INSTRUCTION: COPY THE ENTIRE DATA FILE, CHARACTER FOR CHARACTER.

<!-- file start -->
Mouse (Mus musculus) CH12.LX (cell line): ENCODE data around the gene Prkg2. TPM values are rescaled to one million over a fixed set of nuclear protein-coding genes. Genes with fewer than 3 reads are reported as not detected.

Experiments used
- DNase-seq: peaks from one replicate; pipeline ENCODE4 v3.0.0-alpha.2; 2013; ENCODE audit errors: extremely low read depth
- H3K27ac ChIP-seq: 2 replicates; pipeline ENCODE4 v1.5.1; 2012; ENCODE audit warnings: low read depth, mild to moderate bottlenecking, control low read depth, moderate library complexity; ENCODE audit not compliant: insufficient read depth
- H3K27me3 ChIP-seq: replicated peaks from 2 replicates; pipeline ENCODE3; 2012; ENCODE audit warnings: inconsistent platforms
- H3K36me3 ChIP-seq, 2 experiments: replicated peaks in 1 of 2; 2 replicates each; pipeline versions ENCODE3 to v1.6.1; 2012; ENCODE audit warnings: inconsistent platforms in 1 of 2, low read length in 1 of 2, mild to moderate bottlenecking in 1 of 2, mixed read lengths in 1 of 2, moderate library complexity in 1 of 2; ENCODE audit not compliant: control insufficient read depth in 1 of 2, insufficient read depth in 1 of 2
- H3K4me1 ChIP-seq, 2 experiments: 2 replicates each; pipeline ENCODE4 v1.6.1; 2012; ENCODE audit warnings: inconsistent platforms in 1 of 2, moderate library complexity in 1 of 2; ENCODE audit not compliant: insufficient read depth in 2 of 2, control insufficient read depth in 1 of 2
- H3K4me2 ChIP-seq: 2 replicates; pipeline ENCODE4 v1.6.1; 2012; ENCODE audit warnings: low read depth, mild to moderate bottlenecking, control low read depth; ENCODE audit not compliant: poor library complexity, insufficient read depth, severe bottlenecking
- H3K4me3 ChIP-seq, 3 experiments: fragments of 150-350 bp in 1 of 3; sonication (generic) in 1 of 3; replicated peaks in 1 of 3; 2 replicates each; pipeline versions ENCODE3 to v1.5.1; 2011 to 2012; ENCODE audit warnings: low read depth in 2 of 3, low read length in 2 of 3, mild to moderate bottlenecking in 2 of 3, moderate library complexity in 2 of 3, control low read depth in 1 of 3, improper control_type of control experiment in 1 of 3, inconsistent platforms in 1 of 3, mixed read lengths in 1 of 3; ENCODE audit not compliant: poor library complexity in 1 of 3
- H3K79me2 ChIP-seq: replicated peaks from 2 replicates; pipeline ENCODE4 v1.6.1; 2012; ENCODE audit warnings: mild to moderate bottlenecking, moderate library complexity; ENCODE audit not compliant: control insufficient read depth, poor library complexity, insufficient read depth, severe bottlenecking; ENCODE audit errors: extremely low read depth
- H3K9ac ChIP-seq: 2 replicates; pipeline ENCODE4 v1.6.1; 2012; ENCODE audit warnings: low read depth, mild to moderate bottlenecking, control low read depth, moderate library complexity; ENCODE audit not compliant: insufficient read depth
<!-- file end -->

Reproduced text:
Mouse (Mus musculus) CH12.LX (cell line): ENCODE data around the gene Prkg2. TPM values are rescaled to one million over a fixed set of nuclear protein-coding genes. Genes with fewer than 3 reads are reported as not detected.

Experiments used
- DNase-seq: peaks from one replicate; pipeline ENCODE4 v3.0.0-alpha.2; 2013; ENCODE audit errors: extremely low read depth
- H3K27ac ChIP-seq: 2 replicates; pipeline ENCODE4 v1.5.1; 2012; ENCODE audit warnings: low read depth, mild to moderate bottlenecking, control low read depth, moderate library complexity; ENCODE audit not compliant: insufficient read depth
- H3K27me3 ChIP-seq: replicated peaks from 2 replicates; pipeline ENCODE3; 2012; ENCODE audit warnings: inconsistent platforms
- H3K36me3 ChIP-seq, 2 experiments: replicated peaks in 1 of 2; 2 replicates each; pipeline versions ENCODE3 to v1.6.1; 2012; ENCODE audit warnings: inconsistent platforms in 1 of 2, low read length in 1 of 2, mild to moderate bottlenecking in 1 of 2, mixed read lengths in 1 of 2, moderate library complexity in 1 of 2; ENCODE audit not compliant: control insufficient read depth in 1 of 2, insufficient read depth in 1 of 2
- H3K4me1 ChIP-seq, 2 experiments: 2 replicates each; pipeline ENCODE4 v1.6.1; 2012; ENCODE audit warnings: inconsistent platforms in 1 of 2, moderate library complexity in 1 of 2; ENCODE audit not compliant: insufficient read depth in 2 of 2, control insufficient read depth in 1 of 2
- H3K4me2 ChIP-seq: 2 replicates; pipeline ENCODE4 v1.6.1; 2012; ENCODE audit warnings: low read depth, mild to moderate bottlenecking, control low read depth; ENCODE audit not compliant: poor library complexity, insufficient read depth, severe bottlenecking
- H3K4me3 ChIP-seq, 3 experiments: fragments of 150-350 bp in 1 of 3; sonication (generic) in 1 of 3; replicated peaks in 1 of 3; 2 replicates each; pipeline versions ENCODE3 to v1.5.1; 2011 to 2012; ENCODE audit warnings: low read depth in 2 of 3, low read length in 2 of 3, mild to moderate bottlenecking in 2 of 3, moderate library complexity in 2 of 3, control low read depth in 1 of 3, improper control_type of control experiment in 1 of 3, inconsistent platforms in 1 of 3, mixed read lengths in 1 of 3; ENCODE audit not compliant: poor library complexity in 1 of 3
- H3K79me2 ChIP-seq: replicated peaks from 2 replicates; pipeline ENCODE4 v1.6.1; 2012; ENCODE audit warnings: mild to moderate bottlenecking, moderate library complexity; ENCODE audit not compliant: control insufficient read depth, poor library complexity, insufficient read depth, severe bottlenecking; ENCODE audit errors: extremely low read depth
- H3K9ac ChIP-seq: 2 replicates; pipeline ENCODE4 v1.6.1; 2012; ENCODE audit warnings: low read depth, mild to moderate bottlenecking, control low read depth, moderate library complexity; ENCODE audit not compliant: insufficient read depth